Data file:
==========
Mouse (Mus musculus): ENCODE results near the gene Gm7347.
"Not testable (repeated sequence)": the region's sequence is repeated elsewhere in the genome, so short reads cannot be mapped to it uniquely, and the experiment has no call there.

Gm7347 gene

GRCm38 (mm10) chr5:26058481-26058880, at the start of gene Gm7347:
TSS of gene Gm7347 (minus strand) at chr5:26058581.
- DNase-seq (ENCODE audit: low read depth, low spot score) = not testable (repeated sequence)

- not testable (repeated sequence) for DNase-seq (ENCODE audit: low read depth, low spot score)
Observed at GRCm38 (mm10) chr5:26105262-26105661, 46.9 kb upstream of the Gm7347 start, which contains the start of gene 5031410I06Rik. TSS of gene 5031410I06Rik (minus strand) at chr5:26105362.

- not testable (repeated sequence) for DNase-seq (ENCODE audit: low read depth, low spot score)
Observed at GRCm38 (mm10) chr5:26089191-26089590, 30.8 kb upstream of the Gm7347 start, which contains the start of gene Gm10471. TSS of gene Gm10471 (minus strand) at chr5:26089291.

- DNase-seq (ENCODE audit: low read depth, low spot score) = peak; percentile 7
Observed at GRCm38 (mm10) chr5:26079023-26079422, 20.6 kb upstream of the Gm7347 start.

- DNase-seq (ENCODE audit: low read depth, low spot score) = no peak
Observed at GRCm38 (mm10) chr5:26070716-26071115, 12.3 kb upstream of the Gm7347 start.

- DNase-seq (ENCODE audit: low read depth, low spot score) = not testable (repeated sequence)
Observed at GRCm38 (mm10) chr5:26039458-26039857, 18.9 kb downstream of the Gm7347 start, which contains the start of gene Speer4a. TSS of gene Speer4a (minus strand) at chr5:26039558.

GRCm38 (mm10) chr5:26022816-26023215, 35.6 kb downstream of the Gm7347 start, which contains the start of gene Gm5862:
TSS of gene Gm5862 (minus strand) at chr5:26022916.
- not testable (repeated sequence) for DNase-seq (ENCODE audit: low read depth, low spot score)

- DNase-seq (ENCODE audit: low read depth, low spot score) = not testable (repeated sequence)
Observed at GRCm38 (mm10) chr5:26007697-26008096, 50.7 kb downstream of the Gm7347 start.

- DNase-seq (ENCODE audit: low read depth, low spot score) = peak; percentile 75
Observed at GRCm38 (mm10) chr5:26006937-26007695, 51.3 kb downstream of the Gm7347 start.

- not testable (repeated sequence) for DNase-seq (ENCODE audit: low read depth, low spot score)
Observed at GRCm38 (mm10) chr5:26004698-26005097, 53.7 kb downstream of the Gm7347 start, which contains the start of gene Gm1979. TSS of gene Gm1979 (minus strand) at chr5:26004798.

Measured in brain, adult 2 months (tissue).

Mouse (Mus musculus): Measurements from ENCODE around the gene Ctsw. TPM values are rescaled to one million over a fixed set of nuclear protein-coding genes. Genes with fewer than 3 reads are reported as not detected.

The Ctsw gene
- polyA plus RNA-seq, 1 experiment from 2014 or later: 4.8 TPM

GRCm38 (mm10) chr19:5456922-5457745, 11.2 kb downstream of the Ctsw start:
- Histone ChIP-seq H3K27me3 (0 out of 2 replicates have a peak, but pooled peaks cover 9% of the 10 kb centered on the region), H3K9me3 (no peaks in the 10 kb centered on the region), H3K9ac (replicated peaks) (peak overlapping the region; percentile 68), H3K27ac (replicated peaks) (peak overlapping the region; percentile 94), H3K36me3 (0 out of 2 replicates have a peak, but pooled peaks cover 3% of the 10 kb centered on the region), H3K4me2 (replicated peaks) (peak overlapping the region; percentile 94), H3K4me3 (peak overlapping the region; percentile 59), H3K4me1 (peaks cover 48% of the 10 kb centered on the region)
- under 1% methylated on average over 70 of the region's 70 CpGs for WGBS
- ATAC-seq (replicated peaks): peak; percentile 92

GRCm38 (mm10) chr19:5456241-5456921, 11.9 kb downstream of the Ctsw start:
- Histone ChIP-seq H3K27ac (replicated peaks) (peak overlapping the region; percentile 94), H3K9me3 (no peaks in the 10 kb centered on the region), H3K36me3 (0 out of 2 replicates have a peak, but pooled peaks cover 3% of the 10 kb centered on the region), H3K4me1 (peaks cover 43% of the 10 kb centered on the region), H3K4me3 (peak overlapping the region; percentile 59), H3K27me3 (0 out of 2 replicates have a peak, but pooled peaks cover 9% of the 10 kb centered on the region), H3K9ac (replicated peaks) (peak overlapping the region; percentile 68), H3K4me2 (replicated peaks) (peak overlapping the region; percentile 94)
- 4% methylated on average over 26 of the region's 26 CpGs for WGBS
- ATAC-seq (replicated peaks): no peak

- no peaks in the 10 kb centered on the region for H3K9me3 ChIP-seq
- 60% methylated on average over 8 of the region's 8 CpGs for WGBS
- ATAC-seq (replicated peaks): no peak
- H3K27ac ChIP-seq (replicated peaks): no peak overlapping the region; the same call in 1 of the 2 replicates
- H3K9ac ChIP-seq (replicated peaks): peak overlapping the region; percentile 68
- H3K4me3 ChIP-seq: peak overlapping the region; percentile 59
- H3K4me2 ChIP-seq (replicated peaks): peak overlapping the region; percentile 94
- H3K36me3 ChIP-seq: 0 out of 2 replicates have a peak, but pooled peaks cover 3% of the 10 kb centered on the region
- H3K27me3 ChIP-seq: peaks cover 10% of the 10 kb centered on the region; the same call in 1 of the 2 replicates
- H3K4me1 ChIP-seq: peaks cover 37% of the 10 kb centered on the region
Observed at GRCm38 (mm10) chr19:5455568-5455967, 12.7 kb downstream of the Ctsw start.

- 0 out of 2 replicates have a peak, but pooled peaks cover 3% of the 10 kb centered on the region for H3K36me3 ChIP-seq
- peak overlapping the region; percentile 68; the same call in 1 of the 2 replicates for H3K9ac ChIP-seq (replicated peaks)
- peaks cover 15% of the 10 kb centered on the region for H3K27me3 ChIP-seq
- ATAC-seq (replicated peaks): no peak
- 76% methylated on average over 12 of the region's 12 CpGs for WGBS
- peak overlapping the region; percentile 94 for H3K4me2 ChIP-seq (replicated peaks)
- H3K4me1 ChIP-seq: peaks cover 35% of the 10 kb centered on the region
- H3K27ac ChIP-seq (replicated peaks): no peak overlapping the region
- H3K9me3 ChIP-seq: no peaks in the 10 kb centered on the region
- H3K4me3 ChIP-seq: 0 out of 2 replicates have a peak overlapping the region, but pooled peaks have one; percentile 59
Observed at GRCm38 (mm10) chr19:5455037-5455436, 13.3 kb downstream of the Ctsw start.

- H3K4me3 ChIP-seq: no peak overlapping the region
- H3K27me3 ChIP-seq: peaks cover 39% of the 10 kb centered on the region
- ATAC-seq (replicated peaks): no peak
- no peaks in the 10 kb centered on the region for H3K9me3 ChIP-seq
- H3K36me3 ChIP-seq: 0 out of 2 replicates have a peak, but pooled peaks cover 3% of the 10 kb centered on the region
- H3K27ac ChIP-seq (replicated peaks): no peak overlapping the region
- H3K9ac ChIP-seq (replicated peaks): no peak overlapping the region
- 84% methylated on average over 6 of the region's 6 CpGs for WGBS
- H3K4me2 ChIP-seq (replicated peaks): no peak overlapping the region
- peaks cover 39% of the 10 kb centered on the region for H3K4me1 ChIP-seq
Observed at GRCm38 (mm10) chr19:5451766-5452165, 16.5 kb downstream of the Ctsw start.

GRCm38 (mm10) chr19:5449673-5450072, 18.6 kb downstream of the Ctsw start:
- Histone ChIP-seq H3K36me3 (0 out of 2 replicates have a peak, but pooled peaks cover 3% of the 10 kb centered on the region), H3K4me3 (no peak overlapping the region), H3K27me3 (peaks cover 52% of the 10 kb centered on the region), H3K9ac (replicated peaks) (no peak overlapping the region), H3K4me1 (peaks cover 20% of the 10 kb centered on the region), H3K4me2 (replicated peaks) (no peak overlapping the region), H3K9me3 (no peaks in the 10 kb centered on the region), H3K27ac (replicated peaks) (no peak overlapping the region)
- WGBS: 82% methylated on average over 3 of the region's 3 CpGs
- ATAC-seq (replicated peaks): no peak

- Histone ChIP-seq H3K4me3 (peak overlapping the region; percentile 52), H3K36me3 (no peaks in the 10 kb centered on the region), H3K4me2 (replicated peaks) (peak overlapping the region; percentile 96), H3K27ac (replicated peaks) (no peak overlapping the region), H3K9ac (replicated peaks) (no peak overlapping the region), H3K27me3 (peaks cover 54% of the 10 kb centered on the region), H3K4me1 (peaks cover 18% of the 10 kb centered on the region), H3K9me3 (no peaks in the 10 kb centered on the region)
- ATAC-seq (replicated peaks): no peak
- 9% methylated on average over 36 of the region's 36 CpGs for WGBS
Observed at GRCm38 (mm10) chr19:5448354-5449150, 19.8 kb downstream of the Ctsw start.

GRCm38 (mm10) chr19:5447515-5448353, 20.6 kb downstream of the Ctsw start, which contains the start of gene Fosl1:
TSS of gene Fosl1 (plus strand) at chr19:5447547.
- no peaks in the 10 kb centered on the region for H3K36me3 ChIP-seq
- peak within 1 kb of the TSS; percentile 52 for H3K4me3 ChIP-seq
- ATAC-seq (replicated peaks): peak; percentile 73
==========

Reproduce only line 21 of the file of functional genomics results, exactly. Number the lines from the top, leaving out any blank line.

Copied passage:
Observed at GRCm38 (mm10) chr5:26007697-26008096, 50.7 kb downstream of the Gm7347 start.